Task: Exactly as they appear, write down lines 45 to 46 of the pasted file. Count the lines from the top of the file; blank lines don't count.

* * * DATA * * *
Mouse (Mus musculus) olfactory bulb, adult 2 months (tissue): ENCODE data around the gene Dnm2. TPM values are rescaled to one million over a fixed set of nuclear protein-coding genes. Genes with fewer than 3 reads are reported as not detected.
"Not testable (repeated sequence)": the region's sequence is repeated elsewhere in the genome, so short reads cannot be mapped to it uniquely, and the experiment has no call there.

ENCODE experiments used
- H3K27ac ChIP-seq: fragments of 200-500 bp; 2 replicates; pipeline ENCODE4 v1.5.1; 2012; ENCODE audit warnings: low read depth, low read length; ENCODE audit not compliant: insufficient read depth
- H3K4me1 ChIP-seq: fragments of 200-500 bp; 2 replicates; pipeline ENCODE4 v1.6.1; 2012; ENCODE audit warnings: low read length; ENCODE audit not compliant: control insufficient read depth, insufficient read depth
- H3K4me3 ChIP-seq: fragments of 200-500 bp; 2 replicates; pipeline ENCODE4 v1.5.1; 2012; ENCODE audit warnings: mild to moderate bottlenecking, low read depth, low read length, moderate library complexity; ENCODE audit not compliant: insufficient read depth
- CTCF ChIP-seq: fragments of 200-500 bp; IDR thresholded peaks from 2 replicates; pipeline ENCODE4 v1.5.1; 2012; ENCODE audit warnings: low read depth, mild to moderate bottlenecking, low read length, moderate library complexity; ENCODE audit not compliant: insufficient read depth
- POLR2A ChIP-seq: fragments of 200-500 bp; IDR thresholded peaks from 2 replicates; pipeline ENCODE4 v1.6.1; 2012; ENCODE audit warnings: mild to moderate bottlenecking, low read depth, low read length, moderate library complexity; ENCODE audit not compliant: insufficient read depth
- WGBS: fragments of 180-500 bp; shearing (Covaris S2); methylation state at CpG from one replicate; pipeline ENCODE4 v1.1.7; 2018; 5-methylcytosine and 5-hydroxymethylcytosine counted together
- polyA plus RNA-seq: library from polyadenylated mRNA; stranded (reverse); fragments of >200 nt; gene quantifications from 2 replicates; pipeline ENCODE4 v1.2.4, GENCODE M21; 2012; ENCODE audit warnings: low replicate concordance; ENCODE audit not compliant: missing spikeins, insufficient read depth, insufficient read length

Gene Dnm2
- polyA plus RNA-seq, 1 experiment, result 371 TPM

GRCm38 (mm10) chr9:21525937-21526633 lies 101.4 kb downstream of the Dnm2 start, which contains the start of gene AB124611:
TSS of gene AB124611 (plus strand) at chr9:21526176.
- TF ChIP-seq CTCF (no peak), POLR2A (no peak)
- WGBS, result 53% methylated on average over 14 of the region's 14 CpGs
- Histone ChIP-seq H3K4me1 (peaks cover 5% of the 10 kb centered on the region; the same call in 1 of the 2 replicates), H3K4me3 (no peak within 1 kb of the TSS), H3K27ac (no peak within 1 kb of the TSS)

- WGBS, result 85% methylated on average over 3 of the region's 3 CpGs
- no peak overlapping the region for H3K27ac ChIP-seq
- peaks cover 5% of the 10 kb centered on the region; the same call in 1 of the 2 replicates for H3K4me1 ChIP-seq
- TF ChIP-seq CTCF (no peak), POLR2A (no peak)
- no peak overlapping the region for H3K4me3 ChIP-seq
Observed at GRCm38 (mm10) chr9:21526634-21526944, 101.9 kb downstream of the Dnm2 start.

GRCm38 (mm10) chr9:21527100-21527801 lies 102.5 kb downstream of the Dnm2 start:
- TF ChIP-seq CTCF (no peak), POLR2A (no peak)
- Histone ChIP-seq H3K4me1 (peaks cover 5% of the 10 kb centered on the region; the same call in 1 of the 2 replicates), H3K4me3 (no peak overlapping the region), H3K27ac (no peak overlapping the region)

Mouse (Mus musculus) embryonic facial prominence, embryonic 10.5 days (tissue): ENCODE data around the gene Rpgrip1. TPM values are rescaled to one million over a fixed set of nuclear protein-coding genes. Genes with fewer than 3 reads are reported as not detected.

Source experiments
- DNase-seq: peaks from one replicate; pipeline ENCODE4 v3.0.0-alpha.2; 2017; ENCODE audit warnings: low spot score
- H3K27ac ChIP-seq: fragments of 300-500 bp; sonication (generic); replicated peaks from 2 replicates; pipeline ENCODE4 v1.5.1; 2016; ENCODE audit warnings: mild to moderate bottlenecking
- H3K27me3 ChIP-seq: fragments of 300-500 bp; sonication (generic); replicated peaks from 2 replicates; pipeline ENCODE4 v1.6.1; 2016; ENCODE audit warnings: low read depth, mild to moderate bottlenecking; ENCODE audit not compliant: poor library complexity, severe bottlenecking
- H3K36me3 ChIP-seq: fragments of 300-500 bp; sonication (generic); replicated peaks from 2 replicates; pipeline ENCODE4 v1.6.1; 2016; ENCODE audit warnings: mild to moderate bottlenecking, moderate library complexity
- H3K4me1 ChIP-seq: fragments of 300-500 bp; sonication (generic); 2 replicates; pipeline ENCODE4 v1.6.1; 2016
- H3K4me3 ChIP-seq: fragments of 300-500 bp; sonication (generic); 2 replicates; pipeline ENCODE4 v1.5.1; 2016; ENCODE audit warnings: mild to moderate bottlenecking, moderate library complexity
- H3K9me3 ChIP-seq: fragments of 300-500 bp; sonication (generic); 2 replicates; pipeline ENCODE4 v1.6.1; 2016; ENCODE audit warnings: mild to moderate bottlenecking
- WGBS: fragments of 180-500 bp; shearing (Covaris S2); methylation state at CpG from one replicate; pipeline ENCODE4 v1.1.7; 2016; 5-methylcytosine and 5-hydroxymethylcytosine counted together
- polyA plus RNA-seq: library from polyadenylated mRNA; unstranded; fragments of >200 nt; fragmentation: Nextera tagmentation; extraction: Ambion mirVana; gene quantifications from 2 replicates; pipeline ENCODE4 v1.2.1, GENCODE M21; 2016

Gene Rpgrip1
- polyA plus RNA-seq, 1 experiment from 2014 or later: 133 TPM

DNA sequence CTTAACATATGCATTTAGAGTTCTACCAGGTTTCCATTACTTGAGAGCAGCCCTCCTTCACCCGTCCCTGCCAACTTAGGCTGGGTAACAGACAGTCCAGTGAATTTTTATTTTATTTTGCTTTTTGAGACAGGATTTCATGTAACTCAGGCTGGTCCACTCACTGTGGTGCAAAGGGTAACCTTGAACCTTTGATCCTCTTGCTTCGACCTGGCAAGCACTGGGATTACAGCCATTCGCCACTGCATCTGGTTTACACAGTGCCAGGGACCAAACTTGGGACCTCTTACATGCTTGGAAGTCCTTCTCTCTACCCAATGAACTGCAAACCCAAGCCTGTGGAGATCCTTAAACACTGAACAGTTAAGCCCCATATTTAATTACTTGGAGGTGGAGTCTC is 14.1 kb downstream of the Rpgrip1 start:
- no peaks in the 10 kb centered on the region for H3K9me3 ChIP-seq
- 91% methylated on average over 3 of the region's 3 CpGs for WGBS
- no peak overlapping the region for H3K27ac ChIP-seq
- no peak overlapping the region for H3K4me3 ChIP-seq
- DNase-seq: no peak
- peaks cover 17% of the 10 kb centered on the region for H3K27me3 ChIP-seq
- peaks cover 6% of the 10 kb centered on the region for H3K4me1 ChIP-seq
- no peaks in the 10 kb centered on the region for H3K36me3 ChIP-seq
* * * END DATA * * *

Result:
- DNase-seq: no peak
- peaks cover 17% of the 10 kb centered on the region for H3K27me3 ChIP-seq